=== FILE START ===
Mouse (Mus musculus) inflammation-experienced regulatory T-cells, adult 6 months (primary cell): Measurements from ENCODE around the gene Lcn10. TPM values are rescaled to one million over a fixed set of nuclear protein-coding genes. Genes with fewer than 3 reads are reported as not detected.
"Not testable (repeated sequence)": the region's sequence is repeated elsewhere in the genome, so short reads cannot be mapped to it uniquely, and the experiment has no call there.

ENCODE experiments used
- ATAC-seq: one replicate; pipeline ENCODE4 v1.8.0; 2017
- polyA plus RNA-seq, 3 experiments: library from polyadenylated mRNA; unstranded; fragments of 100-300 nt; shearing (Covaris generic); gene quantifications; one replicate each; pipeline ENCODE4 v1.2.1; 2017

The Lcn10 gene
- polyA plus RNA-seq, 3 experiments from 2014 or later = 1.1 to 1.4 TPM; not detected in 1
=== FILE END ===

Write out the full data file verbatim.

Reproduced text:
Mouse (Mus musculus) inflammation-experienced regulatory T-cells, adult 6 months (primary cell): Measurements from ENCODE around the gene Lcn10. TPM values are rescaled to one million over a fixed set of nuclear protein-coding genes. Genes with fewer than 3 reads are reported as not detected.
"Not testable (repeated sequence)": the region's sequence is repeated elsewhere in the genome, so short reads cannot be mapped to it uniquely, and the experiment has no call there.

ENCODE experiments used
- ATAC-seq: one replicate; pipeline ENCODE4 v1.8.0; 2017
- polyA plus RNA-seq, 3 experiments: library from polyadenylated mRNA; unstranded; fragments of 100-300 nt; shearing (Covaris generic); gene quantifications; one replicate each; pipeline ENCODE4 v1.2.1; 2017

The Lcn10 gene
- polyA plus RNA-seq, 3 experiments from 2014 or later = 1.1 to 1.4 TPM; not detected in 1